Not much reggae music came out of the Home Counties during the early 1970s, but an awful lot went in.
More than you might think. Quite a lot of it made the journey from London in the record bags of Adrian Sherwood, would-be reggae rebel, junior DJ, and pale-faced teenage entrepreneur of the skank, a boy so transfixed by Jamaican rhythm and its culture that, by the age of 15, he'd already committed himself to the life while skulking around the clubs of Luton, Dunstable and High Wycombe, getting off on the "better and better, madder and madder" threads of reggae's Seventies narrative.
"It was the sheer diversity of it," he reflects ardently in 2011, settled in his management office in Bloomsbury, one of the several places that serve as a nerve centre for his 30-year-old On-U Sound operation. "People say reggae is just ooom-chicky, ooom-chicky, but by the mid-Seventies there was a fantastic range: the mellow stuff, stuff for grown-ups, stuff in the American vocal group tradition, beautiful solo singers, the DJs, the mad stuff, early dub. And then there was the Rastafarian movement. It was like entering a whole other world: the weed, the Special Brews, the sound systems, the parties, the lifestyle, and this image of a place that was far away and better than where we lived."
Reggae music was then a segregated art form, regarded as second class, its sales figures far outweighing its national chart impact. "Records would sell 100,000 copies and still not make the charts," rasps Sherwood, "because of where they were sold – outlets like Baba's in Dalston Market and Bailey's in the Bullring in Birmingham. You could go to Baba's on a Friday with a load of records and he'd say, 'We'll take 700 copies of that.' The next week, he'd need more."
At 53, he's gearing up for the year-long 30th birthday celebrations of his label, an institution that was as groundbreaking in its time as it was passionate. But at 19 he was just one small stitch in the cultural gash which scabbed over to form punk's affinity with roots reggae.
Back then, for enterprising youths, there was no division between business and fun. Sherwood involved himself in start-up independent labels, and graduated to production work. He was closely involved in several key sessions with the heaviest, most biblical of all Jamaican chanters, Prince Far I, and hung out in punky London with Far I, Ari Up of The Slits, and John Lydon, to form a perfect map in human form of the truculent, artful, thunderous roots-rascalism that would come with the onset of On-U two or three years later. Odd connections were made; big ideas were explored on the back of big preconceptions, yet those involved were never "handcuffed", artistically.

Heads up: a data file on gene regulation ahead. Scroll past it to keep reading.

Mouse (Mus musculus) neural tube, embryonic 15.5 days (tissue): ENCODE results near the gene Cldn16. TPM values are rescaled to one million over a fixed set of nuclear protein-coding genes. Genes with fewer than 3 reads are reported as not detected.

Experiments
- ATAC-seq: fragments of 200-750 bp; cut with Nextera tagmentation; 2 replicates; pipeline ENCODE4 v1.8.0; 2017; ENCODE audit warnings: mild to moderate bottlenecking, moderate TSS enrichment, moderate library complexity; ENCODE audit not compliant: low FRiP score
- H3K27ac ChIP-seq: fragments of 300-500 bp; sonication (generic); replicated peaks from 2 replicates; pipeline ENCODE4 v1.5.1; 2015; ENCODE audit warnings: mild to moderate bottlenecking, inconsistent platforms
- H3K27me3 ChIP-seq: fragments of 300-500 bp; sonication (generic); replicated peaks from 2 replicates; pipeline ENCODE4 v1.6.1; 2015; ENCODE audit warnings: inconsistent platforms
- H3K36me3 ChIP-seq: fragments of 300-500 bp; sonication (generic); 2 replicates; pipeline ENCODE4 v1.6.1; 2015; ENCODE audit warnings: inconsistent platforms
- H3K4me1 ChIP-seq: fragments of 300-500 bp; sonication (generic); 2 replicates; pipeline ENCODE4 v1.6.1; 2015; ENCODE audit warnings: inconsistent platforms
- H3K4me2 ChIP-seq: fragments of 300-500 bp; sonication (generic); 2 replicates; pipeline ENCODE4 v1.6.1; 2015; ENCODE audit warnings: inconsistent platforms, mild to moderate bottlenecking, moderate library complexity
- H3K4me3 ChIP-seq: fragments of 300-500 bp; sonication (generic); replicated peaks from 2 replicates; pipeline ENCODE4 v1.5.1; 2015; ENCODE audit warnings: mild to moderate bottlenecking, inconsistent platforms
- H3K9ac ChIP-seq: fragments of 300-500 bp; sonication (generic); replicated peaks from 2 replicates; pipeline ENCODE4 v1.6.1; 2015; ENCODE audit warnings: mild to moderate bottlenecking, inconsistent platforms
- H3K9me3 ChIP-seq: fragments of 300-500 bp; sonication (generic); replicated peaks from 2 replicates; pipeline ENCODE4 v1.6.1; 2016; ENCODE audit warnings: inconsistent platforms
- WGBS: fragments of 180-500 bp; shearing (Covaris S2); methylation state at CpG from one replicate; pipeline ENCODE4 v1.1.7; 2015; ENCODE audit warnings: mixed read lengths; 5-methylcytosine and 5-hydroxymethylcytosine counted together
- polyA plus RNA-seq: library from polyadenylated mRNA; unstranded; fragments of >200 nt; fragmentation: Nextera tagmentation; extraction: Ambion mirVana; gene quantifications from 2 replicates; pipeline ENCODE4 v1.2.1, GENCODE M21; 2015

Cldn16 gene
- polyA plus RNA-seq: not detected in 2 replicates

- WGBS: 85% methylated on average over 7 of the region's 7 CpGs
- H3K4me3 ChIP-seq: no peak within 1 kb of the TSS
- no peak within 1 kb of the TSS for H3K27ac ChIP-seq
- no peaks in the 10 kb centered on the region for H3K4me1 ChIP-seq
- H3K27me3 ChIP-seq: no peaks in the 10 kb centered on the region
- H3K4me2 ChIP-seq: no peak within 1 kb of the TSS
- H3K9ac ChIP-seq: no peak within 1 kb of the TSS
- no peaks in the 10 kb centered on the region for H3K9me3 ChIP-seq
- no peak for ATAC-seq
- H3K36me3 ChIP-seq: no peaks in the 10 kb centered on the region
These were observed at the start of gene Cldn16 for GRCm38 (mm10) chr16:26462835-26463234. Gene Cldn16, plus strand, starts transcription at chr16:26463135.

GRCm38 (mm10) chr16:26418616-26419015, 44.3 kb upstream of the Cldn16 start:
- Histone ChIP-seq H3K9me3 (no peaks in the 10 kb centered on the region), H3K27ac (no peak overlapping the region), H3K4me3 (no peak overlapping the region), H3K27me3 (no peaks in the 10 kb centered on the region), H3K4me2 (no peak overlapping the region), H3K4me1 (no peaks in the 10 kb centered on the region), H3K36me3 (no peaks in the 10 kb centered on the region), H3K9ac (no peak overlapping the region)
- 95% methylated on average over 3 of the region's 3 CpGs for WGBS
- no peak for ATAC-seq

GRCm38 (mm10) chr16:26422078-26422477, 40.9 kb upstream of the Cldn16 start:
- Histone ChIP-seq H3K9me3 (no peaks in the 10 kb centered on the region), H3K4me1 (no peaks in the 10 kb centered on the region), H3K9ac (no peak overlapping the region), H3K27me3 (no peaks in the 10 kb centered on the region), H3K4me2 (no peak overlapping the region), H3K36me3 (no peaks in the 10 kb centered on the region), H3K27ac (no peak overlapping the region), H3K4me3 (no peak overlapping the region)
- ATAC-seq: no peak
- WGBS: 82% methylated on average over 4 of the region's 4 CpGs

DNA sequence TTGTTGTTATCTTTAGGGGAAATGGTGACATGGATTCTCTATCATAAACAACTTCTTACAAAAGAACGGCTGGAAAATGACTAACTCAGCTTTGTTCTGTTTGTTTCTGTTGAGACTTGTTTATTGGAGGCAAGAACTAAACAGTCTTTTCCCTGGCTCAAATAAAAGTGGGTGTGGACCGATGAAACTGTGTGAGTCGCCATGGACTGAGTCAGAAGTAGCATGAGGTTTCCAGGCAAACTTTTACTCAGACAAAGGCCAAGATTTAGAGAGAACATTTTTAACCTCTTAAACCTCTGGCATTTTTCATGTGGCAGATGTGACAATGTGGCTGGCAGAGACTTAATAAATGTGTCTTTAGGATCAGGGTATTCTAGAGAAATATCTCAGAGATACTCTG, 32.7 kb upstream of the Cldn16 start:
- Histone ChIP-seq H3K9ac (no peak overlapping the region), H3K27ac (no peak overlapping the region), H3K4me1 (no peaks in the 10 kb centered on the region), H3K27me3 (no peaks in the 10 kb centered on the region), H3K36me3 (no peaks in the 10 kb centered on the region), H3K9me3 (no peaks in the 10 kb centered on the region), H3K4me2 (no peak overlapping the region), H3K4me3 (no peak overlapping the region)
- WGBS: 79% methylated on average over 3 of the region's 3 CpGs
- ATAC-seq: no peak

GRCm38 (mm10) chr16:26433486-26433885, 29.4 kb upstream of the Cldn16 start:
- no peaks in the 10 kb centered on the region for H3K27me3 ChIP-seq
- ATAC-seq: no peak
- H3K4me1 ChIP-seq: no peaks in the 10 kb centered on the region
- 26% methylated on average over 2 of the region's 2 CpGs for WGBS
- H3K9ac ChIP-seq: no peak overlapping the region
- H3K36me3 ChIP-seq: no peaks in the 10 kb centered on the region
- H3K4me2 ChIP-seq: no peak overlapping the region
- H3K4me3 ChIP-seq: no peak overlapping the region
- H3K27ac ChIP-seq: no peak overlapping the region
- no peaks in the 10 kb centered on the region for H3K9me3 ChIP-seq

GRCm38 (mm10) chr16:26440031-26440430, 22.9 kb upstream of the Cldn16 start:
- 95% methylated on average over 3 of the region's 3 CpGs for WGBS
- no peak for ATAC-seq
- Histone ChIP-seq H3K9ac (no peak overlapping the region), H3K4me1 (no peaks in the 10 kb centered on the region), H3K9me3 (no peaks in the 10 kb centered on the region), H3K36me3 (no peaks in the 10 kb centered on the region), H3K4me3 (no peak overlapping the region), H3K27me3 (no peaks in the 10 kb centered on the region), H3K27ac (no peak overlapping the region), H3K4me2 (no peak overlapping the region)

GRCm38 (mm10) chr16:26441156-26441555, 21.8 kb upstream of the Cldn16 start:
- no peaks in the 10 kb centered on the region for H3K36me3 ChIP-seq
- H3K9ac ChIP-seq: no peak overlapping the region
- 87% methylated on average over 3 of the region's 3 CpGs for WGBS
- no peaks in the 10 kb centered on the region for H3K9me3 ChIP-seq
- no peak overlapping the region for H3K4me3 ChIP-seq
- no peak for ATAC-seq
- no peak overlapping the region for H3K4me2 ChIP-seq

The first On-U concept, New Age Steppers, arose from the aggregation of Ari Up, Aswad founder George Oban, the avant-gardist Steve Beresford, and Mark Stewart, the industrial hip-hopper and former Pop Group radicalist. It was peculiar, but interesting. Dub Syndicate saw Sherwood hooking up with the great Roots Radics drummer Style Scott. African Head Charge was an attempt to define "psychedelic Africa" with the percussionist Bonjo Iyabinghi Noah, supported by just about everyone else who'd ever sheltered under the On-U brolly. The noise'n'news assault that was Tackhead grew out of Sherwood's relationship with the hardcore New York funk trio of Skip McDonald, Doug Wimbish and Keith LeBlanc, who would later make themselves more tastefully heard as Little Axe. And on the list goes: Creation Rebel, Mark Stewart & the Maffia, Gary Clail, Little Annie, Singers & Players ....
Not all of these experiments were entirely successful, but they were performed with creative, rather than commercial, outcomes in mind. "I didn't think about what the world might actually want .... I was just taking loads of drugs, staying awake every night, making tunes, robbing Peter to pay Paul. I'd run up massive studio bills, give the record to some other cheap, unsavoury distribution outfit or other, who'd give you the worst contract in the world but take the record off you, and then I'd use that one to pay off the last debt, to keep going."
And keep going he did, becoming an international-eclectic remixer and producer with a fan club as eminent as it was arcane. David Lynch got him in to work on the Wild at Heart soundtrack; he enjoyed tinker-time with Depeche Mode and Nine Inch Nails; Matt Groening declared himself a fan. Sherwood has also recently done the music for the keenly awaited Fire in Babylon documentary, about the the late-Seventies rise of West Indian cricket.
"From the start, you strive for your own sound. That's the point. Prince Far I used to talk about it. All the great Jamaican producers had their own sound – the sound that stood them out from the pack. I use certain techniques – mix with my fingers and bend the sound while I'm mixing, and do sweeps and delays and phases and things, all of which are mine. Delay, balance, movement. I see it as a picture. And that's something I'm very proud of. I really did succeed in getting a sound of my own."
He half chuckles, half sneers. "A journalist once described me as 'a fan who's got his hands on the mixing desk'. It wasn't meant as a compliment, but it was also like the perfect description of me and what I do."
The chuckle-sneer ends abruptly and he moves on.